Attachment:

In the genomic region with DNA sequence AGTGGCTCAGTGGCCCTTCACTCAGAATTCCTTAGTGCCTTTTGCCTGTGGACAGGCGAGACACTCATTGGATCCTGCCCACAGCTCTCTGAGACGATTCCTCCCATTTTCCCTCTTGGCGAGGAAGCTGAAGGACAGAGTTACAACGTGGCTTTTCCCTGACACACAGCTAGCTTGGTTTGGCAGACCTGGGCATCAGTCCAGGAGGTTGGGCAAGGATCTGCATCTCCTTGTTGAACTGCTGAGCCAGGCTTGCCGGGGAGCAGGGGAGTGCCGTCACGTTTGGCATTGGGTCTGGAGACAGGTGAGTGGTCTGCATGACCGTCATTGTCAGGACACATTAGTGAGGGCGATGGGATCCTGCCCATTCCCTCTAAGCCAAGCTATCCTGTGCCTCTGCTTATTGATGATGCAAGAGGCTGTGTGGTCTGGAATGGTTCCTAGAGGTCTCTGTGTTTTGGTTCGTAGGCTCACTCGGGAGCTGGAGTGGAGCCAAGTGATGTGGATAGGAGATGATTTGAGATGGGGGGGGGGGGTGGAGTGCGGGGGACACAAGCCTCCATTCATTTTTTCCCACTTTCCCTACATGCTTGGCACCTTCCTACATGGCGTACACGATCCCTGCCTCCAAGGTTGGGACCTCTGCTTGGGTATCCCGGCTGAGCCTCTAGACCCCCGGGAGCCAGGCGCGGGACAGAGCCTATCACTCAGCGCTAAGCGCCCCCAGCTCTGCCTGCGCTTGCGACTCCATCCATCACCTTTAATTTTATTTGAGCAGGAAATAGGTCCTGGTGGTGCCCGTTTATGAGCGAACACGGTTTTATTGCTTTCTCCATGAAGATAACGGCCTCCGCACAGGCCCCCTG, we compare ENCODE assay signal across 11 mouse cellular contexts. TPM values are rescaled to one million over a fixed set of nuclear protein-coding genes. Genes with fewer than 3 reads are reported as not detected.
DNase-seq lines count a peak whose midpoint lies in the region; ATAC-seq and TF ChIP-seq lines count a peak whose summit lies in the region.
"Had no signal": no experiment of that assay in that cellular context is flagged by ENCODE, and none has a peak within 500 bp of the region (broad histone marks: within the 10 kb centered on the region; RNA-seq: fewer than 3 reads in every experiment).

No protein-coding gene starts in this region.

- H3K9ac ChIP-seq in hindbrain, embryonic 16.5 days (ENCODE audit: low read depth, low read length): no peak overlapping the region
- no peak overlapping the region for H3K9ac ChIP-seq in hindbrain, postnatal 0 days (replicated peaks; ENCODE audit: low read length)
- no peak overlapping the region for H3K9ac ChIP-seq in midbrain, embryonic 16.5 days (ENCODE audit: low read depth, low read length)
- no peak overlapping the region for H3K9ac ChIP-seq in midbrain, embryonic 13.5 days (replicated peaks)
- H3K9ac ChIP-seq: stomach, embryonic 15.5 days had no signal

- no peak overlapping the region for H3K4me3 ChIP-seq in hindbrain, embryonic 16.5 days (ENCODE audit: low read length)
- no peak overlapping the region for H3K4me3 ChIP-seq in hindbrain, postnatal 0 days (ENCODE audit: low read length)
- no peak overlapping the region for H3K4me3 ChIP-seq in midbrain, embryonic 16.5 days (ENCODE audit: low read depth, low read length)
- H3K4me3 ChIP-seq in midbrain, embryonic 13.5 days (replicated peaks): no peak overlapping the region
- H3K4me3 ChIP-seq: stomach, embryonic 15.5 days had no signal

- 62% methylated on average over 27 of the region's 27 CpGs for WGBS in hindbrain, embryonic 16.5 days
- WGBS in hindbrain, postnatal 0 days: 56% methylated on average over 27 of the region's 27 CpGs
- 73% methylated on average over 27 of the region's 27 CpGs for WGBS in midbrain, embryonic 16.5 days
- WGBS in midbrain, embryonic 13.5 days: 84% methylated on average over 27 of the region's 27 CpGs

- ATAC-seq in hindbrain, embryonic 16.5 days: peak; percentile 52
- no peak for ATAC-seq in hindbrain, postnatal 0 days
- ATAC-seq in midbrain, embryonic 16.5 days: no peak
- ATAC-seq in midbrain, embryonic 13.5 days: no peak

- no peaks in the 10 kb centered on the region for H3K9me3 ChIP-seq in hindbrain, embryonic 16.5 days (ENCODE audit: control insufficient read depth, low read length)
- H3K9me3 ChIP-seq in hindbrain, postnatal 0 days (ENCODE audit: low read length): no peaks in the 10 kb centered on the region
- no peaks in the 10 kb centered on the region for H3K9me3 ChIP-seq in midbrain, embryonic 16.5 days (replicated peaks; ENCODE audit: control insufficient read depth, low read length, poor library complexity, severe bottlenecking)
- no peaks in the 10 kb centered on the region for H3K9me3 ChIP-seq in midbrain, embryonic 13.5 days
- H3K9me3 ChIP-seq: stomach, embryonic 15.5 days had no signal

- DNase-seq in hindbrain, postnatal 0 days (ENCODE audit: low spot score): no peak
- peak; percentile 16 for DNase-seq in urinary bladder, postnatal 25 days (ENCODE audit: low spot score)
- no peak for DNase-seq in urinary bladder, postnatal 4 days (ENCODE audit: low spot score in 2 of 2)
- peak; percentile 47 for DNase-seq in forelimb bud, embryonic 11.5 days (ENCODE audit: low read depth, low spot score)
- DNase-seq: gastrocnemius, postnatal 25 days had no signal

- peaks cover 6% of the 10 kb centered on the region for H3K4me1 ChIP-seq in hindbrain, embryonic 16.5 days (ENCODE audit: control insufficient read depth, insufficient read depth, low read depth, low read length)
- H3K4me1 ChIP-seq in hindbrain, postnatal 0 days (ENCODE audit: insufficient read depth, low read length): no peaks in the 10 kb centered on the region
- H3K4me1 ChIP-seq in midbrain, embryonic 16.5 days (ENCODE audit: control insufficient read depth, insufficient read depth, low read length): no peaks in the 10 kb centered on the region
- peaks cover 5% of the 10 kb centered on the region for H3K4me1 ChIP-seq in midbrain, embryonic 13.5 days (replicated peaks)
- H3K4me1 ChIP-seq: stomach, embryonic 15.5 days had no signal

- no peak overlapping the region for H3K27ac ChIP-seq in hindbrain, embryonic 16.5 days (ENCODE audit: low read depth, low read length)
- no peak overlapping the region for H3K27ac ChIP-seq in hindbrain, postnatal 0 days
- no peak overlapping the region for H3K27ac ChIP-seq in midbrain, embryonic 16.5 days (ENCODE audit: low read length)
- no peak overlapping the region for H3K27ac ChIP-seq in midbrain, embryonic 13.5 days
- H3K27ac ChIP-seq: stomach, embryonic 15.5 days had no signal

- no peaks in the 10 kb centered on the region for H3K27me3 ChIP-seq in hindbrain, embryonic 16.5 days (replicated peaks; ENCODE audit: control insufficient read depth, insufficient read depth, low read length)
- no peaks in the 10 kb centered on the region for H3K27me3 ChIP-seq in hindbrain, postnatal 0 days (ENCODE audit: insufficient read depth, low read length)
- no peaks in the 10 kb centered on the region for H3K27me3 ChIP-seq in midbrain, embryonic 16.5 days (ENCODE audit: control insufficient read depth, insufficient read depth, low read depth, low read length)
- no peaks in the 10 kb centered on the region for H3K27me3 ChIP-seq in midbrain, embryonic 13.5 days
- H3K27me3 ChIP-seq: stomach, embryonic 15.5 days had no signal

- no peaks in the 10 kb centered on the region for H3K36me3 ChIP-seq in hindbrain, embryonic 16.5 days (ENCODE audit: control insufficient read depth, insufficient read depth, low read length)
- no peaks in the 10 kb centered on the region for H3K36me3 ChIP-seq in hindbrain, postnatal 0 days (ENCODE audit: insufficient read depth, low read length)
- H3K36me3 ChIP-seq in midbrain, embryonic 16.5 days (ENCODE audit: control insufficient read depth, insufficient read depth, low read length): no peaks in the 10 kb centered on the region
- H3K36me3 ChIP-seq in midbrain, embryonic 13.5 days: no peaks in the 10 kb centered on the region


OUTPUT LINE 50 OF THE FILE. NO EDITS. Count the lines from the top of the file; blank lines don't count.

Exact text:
- H3K36me3 ChIP-seq in midbrain, embryonic 16.5 days (ENCODE audit: control insufficient read depth, insufficient read depth, low read length): no peaks in the 10 kb centered on the region